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A brief history of founders and co-founders

At some point in the last few years it became conventional wisdom that co-founding teams are better, so much so in fact that when Paul Graham stepped down as president of YC recently his number one tip to entrepreneurs was ‘get a co-founder‘. Similarly Dave McClure talks about the ideal founding team comprising a ‘a hacker, a hustler and a designer‘.

Today I got to thinking why that might be, and I think it is down to the fact that startups are now hugely capital efficient.

To be clear I’m a big believer in the power of teams, but we’ve had some success here backing solo-founders and then helping them find a co-founder shortly after that. Having had some success we are looking to rinse and repeat, and that has led us to think about the whole co-founder question in more detail.

It seems to me that having a technical co-founder is critical now for startups because they have to release product and prove traction before they can raise enough money to hire a team. Having a technical co-founder is the most reliable way to quickly and cheaply build and iterate a product. The alternatives open to most entrepreneurs are unattractive – hiring a full time developer is expensive and requires taking on employment commitments and outsourcing to an agency typically doesn’t allow for fast iterations.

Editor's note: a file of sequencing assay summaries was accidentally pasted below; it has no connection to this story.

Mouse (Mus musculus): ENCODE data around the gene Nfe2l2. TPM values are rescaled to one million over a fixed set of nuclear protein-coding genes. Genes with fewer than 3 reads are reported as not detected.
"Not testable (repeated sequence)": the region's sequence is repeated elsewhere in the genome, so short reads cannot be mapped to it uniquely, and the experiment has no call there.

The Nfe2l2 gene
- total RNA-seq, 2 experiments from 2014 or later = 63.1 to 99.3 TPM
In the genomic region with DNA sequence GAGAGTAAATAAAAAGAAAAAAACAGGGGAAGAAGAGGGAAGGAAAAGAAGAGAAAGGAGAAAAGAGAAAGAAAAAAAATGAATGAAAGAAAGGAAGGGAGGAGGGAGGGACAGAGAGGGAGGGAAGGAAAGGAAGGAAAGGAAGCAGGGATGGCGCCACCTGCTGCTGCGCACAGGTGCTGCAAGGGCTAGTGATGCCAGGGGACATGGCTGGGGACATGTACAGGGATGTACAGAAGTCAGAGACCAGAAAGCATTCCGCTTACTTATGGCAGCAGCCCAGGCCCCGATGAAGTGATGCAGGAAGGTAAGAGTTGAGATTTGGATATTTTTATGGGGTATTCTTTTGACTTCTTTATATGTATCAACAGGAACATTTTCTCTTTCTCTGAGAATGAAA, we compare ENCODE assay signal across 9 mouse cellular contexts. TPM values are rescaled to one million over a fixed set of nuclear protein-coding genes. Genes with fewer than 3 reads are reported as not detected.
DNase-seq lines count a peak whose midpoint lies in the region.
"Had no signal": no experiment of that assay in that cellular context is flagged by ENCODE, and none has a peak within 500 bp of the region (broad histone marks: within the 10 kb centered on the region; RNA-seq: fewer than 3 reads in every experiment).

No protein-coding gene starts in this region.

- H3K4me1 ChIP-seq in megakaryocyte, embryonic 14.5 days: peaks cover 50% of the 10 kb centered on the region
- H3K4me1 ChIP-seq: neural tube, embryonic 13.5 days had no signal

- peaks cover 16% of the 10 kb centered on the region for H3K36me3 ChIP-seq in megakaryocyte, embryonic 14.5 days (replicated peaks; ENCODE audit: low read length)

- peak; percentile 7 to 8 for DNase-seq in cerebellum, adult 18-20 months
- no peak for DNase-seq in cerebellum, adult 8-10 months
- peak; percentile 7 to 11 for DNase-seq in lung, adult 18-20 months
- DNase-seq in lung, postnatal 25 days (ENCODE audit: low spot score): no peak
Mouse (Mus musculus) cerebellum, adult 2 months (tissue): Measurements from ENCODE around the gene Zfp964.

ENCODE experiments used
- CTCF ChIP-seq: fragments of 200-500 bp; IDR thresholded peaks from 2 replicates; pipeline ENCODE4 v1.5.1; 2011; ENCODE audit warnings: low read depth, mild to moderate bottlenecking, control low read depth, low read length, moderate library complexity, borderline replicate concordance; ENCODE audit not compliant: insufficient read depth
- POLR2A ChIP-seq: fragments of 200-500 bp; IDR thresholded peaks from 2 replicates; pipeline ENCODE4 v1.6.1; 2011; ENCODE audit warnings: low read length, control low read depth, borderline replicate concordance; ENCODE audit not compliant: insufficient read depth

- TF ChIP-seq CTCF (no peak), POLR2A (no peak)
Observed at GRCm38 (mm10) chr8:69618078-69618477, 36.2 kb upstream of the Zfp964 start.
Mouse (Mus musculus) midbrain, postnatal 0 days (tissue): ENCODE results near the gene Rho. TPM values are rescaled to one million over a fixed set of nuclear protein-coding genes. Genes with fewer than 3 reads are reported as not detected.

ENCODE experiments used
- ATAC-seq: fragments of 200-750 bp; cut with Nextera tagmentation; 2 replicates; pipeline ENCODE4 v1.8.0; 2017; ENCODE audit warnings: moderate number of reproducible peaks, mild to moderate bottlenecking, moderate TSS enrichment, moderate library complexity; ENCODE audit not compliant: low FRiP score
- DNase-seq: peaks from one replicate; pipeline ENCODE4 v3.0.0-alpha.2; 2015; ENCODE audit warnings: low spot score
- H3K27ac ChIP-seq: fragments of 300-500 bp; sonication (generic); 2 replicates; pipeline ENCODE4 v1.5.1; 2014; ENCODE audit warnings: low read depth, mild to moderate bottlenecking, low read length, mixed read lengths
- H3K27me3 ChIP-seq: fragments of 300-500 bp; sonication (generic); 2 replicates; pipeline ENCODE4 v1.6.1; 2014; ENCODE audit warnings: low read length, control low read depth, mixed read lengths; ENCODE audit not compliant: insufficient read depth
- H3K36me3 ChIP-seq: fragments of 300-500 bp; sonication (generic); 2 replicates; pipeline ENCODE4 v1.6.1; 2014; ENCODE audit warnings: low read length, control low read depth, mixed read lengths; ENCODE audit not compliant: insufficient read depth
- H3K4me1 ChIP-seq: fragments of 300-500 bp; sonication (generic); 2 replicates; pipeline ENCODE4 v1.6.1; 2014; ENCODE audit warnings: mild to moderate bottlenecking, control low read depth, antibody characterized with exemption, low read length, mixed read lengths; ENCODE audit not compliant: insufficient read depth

Back in the days when companies would raise £2-5m before releasing a product they would hire a team of developers and didn’t face these problems.

I think that’s why having co-founders has become more important recently.

Accelerators have sprung to prominence since Y C was founded in 2005 because for the first time companies can do something meaningful with the small amounts of money they invest. The whole point of accelerators is that companies get advice and iterate multiple times within a three month programme. However, that simply isn’t possible without a developer on the founding team. That’s why Paul Graham and Dave McClure have observed that having a co-founder is so important and why accelerators around the world have contributed strongly to the co-founder meme.

I’ve written about this before, so apologies for repeating myself, but Forward Partners offers another way. Entrepreneurs we back pair with our developers to quickly launch product and iterate cheaply, and then find a co-founder.

Mark Suster wrote a good post on this topic back in 2011. He talks about the importance of having a partner in your business, but cautions against the risks of equal partnerships. In his view it’s better to start a company and then look for a partner. Lots of great people will join a startup for 20-30% equity, or even less.

The ALS Ice Bucket Challenge meme – nothing to peak in 16 days

ALSMeme

Techcrunch has a good write up of how the ALS Ice Bucket Challenge meme started in Boston and spread around the globe. Speed with which it moved is incredible. As you can see from the chart above hits on the ALS.org website went from nothing to their 2.5m peak in sixteen days. The internet is making our world small. More controversially, I think it is also reducing cultural differences, at least in some quarters.